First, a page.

Youth’s Civic Participation: Practices for enhancing active citizenship and raising youth’s environmental awareness to combat climate change

Abstract: Active citizenship is an umbrella concept regarding the rights and responsibilities of citizens. It urges people to be more engaged with the world and communities around them, thus, practicing active citizenship can be as simple as volunteering or as complex as organizing actions with others to tackle a serious global problem, such as climate change. Youth are the core of the development process of each nation with holding the key of changing or continuing policies but their contributions will not achieve full impact unless they are engaged in their nation as a whole – encouraging and equipping young people with necessary resources to become active citizens, agents of solidarity and positive change inspired by EU values. We need citizens who feel their voices are heard and matter in the shaping of public policy; and who experience cultural inclusivity as a natural and dynamic part of who they are and of the good society.


Keywords: Active Citizenship, Environmental and Sustainable awareness, Good practices


What is active citizenship?

Citizens have a role to play in building a better, a more democratic society, and cultivating active citizenship skills and attitudes is critical. Active citizens are not only aware of their rights and responsibilities, but also demonstrate solidarity with others and are willing to contribute to society. The new priorities for European cooperation in education and training, which emphasize the role of education in promoting equity and non-discrimination and in instilling fundamental values, intercultural competences, and active citizenship, include developing active citizenship and civic competences.

What are youth’s efforts?

Youth efforts range from local initiatives to international campaigns, some influential enough to reach policymakers and national leaders. As more youth connect they are also using virtual platforms to educate, raise awareness, expand outreach and share knowledge. Additionally, youth are taking advantage of the availability and accessibility of information and technology to engage in all levels of environmental governance, especially towards implementing the Sustainable Development Goals (SDGs).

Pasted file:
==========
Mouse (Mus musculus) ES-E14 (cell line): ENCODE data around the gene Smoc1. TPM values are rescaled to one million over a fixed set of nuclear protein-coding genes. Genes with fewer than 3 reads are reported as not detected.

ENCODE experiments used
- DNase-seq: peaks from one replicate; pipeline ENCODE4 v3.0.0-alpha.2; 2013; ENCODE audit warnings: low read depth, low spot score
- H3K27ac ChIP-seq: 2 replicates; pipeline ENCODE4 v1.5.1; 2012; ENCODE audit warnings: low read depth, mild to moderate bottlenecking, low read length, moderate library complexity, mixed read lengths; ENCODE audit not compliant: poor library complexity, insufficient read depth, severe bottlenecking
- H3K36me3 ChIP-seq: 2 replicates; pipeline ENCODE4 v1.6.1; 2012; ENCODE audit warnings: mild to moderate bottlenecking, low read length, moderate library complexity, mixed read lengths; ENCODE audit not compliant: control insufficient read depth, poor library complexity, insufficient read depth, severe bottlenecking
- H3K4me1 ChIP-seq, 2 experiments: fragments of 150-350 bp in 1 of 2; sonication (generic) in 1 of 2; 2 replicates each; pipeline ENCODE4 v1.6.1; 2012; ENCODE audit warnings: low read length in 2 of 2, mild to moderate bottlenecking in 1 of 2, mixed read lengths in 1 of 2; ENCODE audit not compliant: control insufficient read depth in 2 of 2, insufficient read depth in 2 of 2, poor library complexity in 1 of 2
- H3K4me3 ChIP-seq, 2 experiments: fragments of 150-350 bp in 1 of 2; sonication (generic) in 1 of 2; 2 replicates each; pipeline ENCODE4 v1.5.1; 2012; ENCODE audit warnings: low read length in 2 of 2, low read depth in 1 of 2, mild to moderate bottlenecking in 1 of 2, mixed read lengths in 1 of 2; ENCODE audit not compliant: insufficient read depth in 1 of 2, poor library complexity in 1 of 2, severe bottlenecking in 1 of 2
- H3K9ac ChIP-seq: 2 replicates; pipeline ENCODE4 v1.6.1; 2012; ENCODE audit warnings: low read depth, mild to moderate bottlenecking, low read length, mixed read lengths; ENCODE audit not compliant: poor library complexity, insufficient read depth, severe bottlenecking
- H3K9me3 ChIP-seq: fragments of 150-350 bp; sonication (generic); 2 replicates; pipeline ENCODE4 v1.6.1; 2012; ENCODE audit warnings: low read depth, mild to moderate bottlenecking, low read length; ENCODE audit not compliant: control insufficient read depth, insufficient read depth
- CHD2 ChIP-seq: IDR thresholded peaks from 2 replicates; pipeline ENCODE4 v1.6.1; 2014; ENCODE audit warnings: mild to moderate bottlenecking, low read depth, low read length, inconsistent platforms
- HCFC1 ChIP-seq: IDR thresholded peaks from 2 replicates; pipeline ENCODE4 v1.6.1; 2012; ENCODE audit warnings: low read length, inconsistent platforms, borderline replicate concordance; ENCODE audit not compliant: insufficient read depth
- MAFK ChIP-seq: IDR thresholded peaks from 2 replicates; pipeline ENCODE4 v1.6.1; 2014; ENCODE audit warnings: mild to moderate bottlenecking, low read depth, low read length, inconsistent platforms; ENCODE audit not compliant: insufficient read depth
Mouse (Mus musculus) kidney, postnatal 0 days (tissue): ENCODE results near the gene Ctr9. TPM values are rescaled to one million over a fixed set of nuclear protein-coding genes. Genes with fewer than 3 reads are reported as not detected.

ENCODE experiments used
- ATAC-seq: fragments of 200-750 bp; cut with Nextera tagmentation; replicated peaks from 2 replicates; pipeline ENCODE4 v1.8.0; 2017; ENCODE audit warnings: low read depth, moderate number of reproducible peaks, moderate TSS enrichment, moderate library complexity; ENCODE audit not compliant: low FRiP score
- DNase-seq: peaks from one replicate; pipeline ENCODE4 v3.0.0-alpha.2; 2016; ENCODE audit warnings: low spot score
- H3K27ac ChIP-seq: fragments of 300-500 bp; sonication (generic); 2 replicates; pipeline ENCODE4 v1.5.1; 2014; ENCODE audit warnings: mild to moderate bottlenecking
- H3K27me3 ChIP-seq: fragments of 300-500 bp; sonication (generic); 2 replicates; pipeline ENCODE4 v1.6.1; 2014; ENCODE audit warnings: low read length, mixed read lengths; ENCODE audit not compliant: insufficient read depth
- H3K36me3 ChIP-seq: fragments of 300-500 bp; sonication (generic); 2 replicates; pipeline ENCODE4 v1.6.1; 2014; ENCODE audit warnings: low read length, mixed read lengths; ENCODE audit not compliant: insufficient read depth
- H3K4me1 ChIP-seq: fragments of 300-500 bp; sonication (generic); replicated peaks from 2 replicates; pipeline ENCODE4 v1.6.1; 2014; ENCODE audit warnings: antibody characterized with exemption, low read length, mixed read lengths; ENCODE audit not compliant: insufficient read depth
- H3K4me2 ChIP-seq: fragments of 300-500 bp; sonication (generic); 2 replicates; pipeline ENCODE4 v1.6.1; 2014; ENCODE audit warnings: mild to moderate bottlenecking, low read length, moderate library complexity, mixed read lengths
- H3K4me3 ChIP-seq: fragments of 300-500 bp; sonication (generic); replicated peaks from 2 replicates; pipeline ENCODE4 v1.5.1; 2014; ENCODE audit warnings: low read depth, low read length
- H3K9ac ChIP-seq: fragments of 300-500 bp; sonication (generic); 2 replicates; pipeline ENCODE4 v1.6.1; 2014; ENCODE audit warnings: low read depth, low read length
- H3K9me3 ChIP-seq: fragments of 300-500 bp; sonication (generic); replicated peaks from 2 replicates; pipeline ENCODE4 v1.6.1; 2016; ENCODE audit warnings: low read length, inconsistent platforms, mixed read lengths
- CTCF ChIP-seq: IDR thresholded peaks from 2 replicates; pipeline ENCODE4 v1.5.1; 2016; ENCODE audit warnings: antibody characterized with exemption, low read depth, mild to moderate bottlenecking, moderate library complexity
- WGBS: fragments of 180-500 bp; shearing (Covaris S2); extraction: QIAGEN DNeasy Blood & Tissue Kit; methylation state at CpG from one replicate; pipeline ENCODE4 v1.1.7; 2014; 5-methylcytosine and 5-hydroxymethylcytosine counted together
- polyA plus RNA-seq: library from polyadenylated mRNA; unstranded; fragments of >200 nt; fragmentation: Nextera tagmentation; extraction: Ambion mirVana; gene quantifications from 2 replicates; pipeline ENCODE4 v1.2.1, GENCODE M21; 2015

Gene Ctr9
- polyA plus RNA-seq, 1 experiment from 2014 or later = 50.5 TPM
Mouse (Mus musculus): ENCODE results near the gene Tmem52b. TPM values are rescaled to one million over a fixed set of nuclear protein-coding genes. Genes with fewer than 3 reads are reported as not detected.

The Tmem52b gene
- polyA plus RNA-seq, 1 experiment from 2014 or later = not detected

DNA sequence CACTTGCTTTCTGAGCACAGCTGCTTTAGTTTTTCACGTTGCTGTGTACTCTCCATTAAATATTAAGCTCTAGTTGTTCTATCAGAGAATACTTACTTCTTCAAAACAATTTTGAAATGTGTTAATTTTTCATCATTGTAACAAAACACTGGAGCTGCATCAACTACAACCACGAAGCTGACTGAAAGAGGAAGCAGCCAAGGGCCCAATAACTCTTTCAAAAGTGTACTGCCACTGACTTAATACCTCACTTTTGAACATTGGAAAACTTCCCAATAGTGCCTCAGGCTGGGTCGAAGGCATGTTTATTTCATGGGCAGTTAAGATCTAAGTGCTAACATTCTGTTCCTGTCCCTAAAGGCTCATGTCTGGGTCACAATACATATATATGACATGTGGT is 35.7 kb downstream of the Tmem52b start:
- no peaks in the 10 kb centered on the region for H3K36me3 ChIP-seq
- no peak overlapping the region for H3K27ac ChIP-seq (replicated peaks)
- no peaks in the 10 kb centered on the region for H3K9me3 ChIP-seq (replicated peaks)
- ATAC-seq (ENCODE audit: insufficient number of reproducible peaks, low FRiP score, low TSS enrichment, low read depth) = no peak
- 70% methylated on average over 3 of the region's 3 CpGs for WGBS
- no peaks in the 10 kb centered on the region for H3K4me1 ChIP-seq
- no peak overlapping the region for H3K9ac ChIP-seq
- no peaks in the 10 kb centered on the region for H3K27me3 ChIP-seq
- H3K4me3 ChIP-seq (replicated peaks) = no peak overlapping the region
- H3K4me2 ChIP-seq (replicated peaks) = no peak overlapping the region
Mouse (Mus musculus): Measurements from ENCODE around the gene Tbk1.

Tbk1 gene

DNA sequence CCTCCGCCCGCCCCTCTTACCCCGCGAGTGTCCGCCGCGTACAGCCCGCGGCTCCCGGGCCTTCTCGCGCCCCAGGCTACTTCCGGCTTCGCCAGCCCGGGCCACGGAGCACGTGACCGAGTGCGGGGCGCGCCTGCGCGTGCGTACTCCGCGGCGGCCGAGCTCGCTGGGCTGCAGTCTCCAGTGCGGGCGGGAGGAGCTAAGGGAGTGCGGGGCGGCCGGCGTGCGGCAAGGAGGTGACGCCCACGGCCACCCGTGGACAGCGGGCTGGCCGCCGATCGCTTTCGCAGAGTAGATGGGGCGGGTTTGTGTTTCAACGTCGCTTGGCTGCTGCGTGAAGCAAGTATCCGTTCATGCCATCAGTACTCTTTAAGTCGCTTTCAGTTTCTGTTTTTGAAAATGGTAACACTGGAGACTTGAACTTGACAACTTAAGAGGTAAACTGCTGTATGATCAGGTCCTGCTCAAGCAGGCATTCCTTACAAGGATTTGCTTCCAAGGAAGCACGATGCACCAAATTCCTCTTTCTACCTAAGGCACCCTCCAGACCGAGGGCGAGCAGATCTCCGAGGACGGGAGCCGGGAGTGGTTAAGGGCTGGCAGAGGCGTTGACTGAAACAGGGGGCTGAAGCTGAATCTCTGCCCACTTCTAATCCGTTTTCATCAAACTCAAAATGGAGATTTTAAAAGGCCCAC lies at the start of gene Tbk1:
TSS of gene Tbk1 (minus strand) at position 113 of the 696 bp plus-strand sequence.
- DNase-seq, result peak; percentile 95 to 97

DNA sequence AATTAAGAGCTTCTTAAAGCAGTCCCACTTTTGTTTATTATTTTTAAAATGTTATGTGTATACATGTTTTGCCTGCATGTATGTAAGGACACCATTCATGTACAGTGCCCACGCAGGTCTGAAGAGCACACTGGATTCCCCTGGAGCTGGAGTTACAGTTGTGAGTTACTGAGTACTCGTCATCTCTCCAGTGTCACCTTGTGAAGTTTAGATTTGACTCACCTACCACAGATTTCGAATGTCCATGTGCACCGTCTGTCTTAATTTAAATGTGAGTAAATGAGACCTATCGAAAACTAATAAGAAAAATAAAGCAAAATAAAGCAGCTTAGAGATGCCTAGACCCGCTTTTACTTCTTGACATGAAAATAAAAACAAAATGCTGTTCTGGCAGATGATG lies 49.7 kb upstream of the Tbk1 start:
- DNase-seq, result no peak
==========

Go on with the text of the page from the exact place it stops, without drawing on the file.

According to the World Programme of Action on Youth (WPAY), youth participation is crucial, but supporting youth participation and engagement in environmental preservation requires a holistic and inclusive approach. Youth are willing to take the lead to meaningfully engage in platforms related to the protection of the environment, at the local, national or global level. However, to harness their talents and innovations, there is need to ensure that youth are equal partners and torchbearers in creating and implementing the goals toward environmental sustainability.

Think about your environmental footprint and reduce your personal impact as far as possible

Youth have the power to make a change and these are some steps that you can adapt in your lifestyle:

  • Start acting
  • Volunteer
  • Encourage others to make a change

What does the E.U. do?

The European Union is strongly in favour of addressing climate change at an international level. European Commission President Ursula von der Leyen called for a European Green Deal in December 2019. The Deal has an ultimate goal: make Europe become the world’s first climate-neutral continent by 2050.

Climate change and environmental degradation are an existential threat to Europe and the world. To overcome these challenges, the European Green Deal will transform the EU into a modern, resource-efficient and competitive economy, ensuring: